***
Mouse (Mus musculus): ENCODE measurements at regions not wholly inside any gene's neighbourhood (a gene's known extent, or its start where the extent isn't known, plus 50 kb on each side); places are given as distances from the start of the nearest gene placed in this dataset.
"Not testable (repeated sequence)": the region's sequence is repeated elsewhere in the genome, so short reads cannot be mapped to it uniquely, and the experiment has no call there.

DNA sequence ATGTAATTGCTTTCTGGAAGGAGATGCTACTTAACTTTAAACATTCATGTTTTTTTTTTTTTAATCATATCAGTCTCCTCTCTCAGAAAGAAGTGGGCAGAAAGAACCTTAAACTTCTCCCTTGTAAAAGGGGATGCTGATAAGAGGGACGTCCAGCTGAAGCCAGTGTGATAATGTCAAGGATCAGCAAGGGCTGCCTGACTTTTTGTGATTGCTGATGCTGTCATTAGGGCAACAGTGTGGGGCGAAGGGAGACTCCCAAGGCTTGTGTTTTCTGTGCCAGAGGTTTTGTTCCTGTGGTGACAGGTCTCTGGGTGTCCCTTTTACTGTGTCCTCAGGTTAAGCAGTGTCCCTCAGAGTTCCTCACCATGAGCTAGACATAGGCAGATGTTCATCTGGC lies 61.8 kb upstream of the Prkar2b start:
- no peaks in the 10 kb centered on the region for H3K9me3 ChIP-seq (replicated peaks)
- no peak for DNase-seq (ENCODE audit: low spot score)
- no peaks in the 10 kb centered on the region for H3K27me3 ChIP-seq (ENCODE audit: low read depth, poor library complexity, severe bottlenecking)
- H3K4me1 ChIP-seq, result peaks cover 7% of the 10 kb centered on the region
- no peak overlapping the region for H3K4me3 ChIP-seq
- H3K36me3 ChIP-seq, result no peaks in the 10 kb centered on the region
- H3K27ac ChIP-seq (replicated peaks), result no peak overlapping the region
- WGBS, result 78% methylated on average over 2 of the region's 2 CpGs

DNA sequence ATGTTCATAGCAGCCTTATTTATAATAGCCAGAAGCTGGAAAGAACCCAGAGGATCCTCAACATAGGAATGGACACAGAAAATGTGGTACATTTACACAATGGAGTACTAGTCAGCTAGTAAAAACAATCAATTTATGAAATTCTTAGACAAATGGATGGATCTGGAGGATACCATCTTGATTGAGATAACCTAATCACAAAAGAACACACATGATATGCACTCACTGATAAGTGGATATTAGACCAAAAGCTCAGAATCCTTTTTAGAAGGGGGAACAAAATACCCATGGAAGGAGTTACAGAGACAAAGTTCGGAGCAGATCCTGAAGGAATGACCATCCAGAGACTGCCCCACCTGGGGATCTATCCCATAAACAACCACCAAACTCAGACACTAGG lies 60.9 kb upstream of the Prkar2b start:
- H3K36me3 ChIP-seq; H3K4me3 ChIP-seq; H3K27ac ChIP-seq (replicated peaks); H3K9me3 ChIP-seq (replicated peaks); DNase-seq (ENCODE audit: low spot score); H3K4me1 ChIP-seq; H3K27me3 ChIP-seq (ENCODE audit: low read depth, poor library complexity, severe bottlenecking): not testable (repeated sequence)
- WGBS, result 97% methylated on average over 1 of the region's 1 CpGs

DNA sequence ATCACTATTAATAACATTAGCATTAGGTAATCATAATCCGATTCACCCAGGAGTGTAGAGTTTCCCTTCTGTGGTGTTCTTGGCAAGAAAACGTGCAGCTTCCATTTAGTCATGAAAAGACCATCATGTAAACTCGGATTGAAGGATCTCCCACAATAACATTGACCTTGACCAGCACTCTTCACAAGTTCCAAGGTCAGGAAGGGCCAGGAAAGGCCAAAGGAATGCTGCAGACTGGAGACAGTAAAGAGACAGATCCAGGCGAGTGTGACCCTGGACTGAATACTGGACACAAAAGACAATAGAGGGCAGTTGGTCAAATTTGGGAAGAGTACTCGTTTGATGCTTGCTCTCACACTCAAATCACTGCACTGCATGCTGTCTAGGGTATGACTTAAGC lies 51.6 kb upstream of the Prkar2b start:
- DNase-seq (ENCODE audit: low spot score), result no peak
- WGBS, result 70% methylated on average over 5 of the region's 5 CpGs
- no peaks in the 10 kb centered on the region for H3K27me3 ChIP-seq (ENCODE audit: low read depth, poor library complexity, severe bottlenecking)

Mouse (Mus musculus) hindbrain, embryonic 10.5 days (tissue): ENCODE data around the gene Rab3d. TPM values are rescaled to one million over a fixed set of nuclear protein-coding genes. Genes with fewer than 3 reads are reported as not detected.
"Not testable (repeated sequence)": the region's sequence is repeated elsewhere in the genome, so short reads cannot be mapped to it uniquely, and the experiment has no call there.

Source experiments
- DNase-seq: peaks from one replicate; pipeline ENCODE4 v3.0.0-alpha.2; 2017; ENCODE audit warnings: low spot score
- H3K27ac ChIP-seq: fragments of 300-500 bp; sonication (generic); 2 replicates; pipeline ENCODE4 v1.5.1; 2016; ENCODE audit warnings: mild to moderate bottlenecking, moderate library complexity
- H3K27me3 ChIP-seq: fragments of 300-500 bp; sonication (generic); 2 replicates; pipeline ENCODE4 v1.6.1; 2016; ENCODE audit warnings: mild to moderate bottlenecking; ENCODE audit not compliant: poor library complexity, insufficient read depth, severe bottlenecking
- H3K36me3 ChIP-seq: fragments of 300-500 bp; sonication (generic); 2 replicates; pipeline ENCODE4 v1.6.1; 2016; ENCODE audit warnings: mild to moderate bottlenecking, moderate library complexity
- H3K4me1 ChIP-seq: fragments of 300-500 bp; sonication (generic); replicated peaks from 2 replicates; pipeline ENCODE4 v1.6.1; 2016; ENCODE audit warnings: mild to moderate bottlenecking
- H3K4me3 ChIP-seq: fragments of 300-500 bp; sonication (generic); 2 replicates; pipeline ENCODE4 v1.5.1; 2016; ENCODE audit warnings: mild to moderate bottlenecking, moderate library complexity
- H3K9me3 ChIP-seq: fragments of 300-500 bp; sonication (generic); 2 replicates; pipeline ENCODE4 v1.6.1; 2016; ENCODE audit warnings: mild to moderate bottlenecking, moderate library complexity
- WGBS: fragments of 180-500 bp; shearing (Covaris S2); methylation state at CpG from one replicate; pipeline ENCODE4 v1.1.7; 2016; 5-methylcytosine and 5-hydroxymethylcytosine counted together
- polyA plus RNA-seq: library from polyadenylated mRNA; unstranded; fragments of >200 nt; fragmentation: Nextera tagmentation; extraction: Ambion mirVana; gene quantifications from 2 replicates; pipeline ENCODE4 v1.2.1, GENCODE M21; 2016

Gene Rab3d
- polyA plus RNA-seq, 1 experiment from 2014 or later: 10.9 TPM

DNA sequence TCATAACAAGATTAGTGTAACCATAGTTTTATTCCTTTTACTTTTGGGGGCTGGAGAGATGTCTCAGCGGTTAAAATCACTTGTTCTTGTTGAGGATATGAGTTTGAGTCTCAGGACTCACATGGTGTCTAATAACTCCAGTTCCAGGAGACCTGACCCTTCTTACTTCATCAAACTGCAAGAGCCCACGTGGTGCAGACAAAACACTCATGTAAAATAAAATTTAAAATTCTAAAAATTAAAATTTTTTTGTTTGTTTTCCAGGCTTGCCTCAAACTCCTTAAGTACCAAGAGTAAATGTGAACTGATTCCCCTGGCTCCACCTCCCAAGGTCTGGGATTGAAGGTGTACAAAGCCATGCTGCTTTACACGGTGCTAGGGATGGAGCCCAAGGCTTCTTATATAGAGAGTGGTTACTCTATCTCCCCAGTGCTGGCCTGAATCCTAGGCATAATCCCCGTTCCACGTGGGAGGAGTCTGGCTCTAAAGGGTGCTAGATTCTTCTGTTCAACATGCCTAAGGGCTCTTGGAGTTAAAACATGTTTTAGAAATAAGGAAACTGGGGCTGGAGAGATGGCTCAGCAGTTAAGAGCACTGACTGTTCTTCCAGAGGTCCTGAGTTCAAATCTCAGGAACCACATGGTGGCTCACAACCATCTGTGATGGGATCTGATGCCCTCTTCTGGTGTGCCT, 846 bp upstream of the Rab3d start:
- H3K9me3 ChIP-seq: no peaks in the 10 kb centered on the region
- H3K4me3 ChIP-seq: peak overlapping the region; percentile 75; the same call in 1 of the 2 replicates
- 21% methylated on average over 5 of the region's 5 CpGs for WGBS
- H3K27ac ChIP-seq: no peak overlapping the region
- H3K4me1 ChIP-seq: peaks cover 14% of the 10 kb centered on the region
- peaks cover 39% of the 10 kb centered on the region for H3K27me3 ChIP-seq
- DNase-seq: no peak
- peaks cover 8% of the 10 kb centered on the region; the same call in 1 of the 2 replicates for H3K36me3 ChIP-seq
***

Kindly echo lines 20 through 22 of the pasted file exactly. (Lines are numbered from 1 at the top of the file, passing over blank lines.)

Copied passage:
"Not testable (repeated sequence)": the region's sequence is repeated elsewhere in the genome, so short reads cannot be mapped to it uniquely, and the experiment has no call there.

Source experiments
- DNase-seq: peaks from one replicate; pipeline ENCODE4 v3.0.0-alpha.2; 2017; ENCODE audit warnings: low spot score